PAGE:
Guarded by a giant fire-spewing praying mantis (a second Burning Man sculpture), the aforementioned Container Park is a highlight. Downs says: “The Container Park is super unique – it is a place where entrepreneurs have the chance to sell their goods in a really approachable space where they won’t have to sign a ten-year lease and put US$5,000 down. You can go in for six months and sell white T-shirts and if white T-shirts work you can do it for another six months. If not you can pack up. There are always new tenants coming and going.”

The Downtown Project has also been investing in small businesses such as marketing agency Catalyst Creativ, independent bookstore Writer’s Block, 24-hour dry cleaning firm Mint Locker, production company Rock Salt Music, styling salon Bombshell, vinyl store 11 Street Records, and hip restaurants La Comida, Eat and Carson Kitchen.

Downs says: “Now the hope is that these businesses will grow to other places in Las Vegas. Vegenation is opening its second restaurant in Henderson and Bin 702 are opening their second operation in Downtown.” John Courtney, culinary director of Carson Kitchen on S Sixth Street, says: “We are planning to open a new Asian place called Alley Cat not far from here.” He adds: “Come back again in five years’ time and you probably won’t even recognise this street because there will be a light rail system coming through. All we have right now are buses, and they are terrible.”

From crème brûlée donuts at the Donut Bar to the Neon Boneyard, where vintage signs go to die, it’s no surprise Downtown is pulling in tourists who are happy to take an Uber 20 minutes away from the Strip for something more “authentic”. Carlson says the DTP is also endeavouring to attract more corporate travel. “We started working with some of the other casinos in the Downtown area to create a convention association as a way of attracting more business. We have now formulated this group of 15 or 20 individuals representing the other hotels and event spaces in Downtown and it has been gaining a lot of traction.”

Derek Stevens, who owns The D casino and hotel, recently revamped and expanded the Golden Gate casino (five years earlier he added a hotel tower). This year he also demolished the Las Vegas Club to make way for a new resort in Symphony Park, with construction to begin next year on what has been named the “Fremont 18” project. “They are pretty tight-lipped about their plans but it will be the first new casino to open in Downtown in over 50 years,” says Carlson.

The next step is bringing in more residents with the construction of new housing, something Hsieh has since said he wishes he’d done sooner. Debuting early next year, with a 50 per cent investment of US$21 million from Wolff Company, will be Fremont 9, a 232-unit apartment block close to Atomic Liquors, where, back in the 1950s, people used to sit on the roof to watch mushroom clouds rising from nuclear bomb tests in the Nevada desert.

Downs says: “One of the things we could have focused on earlier was multi-family housing and having more people living down here. There are four condo and apartment towers but beyond that there is a big gap between what is available and what we need.” The City of Las Vegas says it hopes to see 3,000 new housing units in the next five years. “We would also like to grow more trendy micro-offices with kitchenettes and conference rooms – kind of co-living, co-working spaces.”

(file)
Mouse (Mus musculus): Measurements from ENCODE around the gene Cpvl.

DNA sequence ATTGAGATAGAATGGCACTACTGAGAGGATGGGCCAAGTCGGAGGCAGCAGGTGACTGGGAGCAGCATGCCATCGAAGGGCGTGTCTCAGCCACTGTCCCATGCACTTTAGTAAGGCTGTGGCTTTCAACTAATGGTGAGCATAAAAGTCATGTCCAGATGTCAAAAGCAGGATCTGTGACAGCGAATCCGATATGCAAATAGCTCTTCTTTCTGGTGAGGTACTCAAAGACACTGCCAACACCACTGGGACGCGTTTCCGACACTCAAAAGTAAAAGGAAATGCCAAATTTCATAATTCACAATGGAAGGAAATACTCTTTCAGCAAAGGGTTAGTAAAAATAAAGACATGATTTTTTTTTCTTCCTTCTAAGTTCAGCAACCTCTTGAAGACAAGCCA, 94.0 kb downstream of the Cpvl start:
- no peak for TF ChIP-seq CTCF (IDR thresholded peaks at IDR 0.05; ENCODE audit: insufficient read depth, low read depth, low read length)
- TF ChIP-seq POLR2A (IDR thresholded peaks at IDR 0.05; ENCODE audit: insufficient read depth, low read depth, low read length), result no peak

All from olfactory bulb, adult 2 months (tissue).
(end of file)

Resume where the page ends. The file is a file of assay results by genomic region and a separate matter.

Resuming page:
J Dapper, principal of real-estate developer Dapper Companies, is also getting involved. He says: “As a Las Vegas native, I became a customer of some of the stores and businesses that Tony Hsieh created, and fell in love with the storyline. As a developer, I take the most pride in creating opportunities and jobs for people, so the first area of Downtown I invested in was an old shopping centre off of Charleston and Maryland Parkway, which is near Huntridge Theatre – a place I grew up seeing concerts in. I’ve since purchased two additional properties off of Maryland and Bonneville, and another at 630 S 11th Street.”

He continues: “Over the years, I’ve witnessed Downtown Las Vegas go through several different stages, but this is the first time that I feel it is in this renaissance era, where all of the developers involved have a love for architecture and a desire to preserve what used to be. The tenants that occupy the now renovated Huntridge shopping centre have all rallied to incorporate old neon signs on their store fronts to capture the original Vegas; so you’ll see a Wing Stop, Circle K and Savers, all with neon lights. Normally, the consensus is against developers doing any type of renovation, but in this instance, not only is the neighbourhood and elected officials behind what we’re doing, but the whole city is pulling for us.”

State of the art

Close to the DTP, another area that is being developed is the low-rise 18b Arts District. I visit the Velveteen Rabbit bar on S Main Street, which is also known as “Antique Alley” for its quirky vintage stores and thrift shops. During the course of a cocktail making workshop, co-owners and sisters Pamela and Christina Dylag tell me how they launched their business. “We took over this building four and a half years ago after it had been in a fire. We had to replace the roof and there was no front wall,” says Christina. “It was an upholstery shop, which is why the whole thing went up,” explains Pamela.

Christina says: “People thought we were crazy for opening here but we saw the potential and the city was incentivising people to open in this area by waiving the liquor licence fees. We got some grants from the city too. Since then, things have really gained momentum. This whole area has changed dramatically over the last few years – you can see major construction going on. It’s really cool.” One of the biggest investors in this neighbourhood is LA-based developer Jonathan Kermani. The 18-block site already has a cluster of artist studios, galleries and warehouses in around East Charleston Boulevard (the Arts Factory and Art Square are the most established).